This I Believe


      
       “True friends accept you exactly as you are. You don’t have to hide or pretend that you are something that you’re not”
         I believe in real friends. The group of people whose mere presence causes a grin to spread from ear to ear. The people you can whisper your deepest secrets to, whether it’s the newest grade you received on an assignment, to your new crush.
       Each day when I shuffle into homeroom, I’m so thrilled that I have such fantastic friends to spend time with. They’re there for me when I need an encouragement boost, comforting embrace, advice about life, or someone to share a heartbreak ice cream sundae with. A few months ago, I never actualized how fortunate I was to have such special friends.
        In these past few months of my current 8th grade year, after what felt like one hundred years of being the “smart-goody-two-shoes” girl who didn’t fit in, I was determined in making myself known by all. As a result, my mind felt as though I needed to transfigure myself in order to hear the popular girls say, “Tess, you are on fleek”, in order for me to feel exceptional about myself.
        At the beginning of this year, I undertook wearing “globs of colorful goo” of L.A colors eye shadow and Limmel liquid foundation on my face as well as style my hair in a do other than down in order to fit in. However, nothing new had changed: the girls continued to be their discourteous and acrimonious selves, looking down on my self-being. In addition, they continued to cut me out of their group activities or gossip conversations. For example, once I made a comment about how the boys in our gym class were ball hogs (that’s what they were chatting about). They gave me an eye roll, dramatically turned their right shoulder then resumed their conversation. After four months of unauthentically being myself, I started to feel like a fake, a (friendly) wolf in sheep’s clothing, a “plastic” version of me.  I could see through the unnatural layers of plastic and silicone beginning to form on my skin. I felt like a new Barbie doll standing in her pink display box-watching people roam by.  When I explained to my best friend Lindy my experimental dilemma, she replied with a warm smile, “Tess, you don’t need to worry about receiving the approval from those girls, you are beautiful just the way you are. Don’t let a few girls get you down, just ignore them, stand tall and be yourself”.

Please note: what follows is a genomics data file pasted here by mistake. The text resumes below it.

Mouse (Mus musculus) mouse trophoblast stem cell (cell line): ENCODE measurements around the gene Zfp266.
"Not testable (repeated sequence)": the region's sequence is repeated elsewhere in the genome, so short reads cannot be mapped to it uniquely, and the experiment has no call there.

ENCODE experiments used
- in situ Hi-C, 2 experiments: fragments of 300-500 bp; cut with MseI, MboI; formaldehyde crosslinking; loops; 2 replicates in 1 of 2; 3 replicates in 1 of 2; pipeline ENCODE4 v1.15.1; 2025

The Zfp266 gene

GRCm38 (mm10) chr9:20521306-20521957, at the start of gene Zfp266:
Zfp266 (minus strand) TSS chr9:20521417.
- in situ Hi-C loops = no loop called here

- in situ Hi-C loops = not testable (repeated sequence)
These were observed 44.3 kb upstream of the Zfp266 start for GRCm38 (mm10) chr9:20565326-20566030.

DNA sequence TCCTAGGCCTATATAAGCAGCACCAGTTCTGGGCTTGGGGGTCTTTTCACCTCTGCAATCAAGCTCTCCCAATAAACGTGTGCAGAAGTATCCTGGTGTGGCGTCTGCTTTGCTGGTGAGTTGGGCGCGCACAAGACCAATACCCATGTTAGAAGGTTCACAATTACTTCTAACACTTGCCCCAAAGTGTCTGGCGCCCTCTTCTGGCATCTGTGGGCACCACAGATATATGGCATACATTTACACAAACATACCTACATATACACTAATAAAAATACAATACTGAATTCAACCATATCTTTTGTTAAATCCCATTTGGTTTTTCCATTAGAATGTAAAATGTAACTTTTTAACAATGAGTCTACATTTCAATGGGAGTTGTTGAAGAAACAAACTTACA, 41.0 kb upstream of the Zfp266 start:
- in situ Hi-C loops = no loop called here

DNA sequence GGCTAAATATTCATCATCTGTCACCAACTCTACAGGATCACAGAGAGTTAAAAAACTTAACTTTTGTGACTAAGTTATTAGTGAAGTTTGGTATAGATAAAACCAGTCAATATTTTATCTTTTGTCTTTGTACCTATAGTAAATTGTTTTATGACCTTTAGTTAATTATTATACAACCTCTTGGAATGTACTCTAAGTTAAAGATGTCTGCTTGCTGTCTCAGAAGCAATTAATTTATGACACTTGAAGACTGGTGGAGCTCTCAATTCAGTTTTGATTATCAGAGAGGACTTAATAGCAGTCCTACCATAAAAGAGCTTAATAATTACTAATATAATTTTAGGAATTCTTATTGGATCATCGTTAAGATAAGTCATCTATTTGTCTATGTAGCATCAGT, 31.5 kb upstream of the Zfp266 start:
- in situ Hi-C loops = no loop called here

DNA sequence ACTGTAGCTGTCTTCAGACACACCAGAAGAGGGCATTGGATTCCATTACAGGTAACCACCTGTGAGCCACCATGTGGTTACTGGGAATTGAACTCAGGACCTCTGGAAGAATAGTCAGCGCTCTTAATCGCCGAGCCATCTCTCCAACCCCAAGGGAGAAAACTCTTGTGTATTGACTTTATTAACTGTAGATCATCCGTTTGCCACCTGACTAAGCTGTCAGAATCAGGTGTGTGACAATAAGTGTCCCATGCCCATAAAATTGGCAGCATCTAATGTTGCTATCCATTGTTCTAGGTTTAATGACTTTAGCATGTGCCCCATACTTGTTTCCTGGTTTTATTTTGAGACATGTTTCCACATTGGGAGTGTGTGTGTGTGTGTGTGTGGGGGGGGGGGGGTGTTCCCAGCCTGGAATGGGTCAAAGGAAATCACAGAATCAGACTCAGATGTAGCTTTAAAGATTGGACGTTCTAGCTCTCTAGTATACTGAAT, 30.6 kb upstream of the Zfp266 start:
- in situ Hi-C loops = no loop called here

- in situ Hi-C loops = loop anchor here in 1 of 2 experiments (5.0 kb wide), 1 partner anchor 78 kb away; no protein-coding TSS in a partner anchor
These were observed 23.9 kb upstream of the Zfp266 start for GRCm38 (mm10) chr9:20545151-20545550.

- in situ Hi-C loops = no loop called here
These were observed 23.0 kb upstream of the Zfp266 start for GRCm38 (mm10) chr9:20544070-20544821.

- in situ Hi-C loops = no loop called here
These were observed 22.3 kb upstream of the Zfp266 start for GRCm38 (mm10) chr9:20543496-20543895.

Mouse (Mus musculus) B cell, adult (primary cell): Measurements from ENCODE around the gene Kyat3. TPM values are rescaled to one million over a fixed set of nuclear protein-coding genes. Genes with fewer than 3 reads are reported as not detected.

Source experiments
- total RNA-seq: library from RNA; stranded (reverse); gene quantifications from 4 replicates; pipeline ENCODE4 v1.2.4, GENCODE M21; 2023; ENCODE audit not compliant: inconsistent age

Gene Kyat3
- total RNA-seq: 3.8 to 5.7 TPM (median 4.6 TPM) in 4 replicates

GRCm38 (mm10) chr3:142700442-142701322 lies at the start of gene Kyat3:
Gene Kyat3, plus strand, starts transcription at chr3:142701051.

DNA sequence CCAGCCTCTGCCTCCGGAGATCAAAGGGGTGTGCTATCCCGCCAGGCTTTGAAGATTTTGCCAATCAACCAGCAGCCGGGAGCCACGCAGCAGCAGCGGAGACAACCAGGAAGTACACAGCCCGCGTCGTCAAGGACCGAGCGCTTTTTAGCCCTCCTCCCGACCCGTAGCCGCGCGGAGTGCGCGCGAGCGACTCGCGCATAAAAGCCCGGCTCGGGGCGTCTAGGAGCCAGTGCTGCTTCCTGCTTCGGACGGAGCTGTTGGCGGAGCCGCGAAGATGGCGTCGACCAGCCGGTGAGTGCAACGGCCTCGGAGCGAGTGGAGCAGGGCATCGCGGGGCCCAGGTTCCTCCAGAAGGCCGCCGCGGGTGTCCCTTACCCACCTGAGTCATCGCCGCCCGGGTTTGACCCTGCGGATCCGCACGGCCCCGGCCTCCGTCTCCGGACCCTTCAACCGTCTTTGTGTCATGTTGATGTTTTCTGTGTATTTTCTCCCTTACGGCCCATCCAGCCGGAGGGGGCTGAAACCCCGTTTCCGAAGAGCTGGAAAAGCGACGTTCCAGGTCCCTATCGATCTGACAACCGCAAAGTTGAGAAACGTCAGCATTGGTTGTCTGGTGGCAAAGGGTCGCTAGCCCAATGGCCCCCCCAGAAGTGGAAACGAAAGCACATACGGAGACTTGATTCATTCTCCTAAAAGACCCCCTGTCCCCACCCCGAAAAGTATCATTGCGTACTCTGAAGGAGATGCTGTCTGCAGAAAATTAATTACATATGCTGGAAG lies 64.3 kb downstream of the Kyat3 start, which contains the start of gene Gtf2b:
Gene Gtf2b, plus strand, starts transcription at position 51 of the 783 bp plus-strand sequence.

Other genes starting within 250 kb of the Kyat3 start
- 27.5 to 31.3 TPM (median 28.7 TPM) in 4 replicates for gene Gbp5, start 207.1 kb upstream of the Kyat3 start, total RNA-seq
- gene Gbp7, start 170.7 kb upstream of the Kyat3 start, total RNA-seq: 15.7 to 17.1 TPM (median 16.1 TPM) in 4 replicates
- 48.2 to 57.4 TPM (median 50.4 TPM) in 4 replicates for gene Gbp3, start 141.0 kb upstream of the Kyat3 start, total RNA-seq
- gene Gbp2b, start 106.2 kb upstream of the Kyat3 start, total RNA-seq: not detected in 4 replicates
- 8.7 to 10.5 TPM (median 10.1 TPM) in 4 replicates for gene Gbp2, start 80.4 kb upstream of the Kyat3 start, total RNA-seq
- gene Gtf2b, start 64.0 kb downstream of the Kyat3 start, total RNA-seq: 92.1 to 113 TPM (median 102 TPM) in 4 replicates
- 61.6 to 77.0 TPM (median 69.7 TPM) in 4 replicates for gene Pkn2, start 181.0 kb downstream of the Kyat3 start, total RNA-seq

At that moment, I saw how much she had been there for me. I concluded how blessed I was to have such an incredible friend. Moreover, I took her advice and embraced my true self by strutting down the hallways taking pride in myself (without seeming snooty), not caring if people judged my straight hair; almond shape eyes; anime bracelets, or my black choker necklace. I’ve learned to accept not receiving the approval of the hierarchy in our 8th grade. I felt superb when I was with my true friends.
        To this day, when I dash into homeroom with my head held high, I immediately begin gabbing with my friends, greeting Zach with our inside joke “So, how about them sports teams”, watching his head slowly pivot around to face me, a smile spread across his face, to telling Lindy her “hipster” hair do is everything. As I’m heading to class, I enjoy saying “hi” to some of my other buds too.
       Throughout my life, there will be mean girls everywhere intimidating me and making me feel inferior. So even if my status on the accepted ladder never elevates, I need to look back at the friends I have and shake off the haters.
       So, I may not be miss popularity, but I don’t care, I have the most marvelous friends anyone could ever ask for. This I believe.            
          
                                                                                                                             


 






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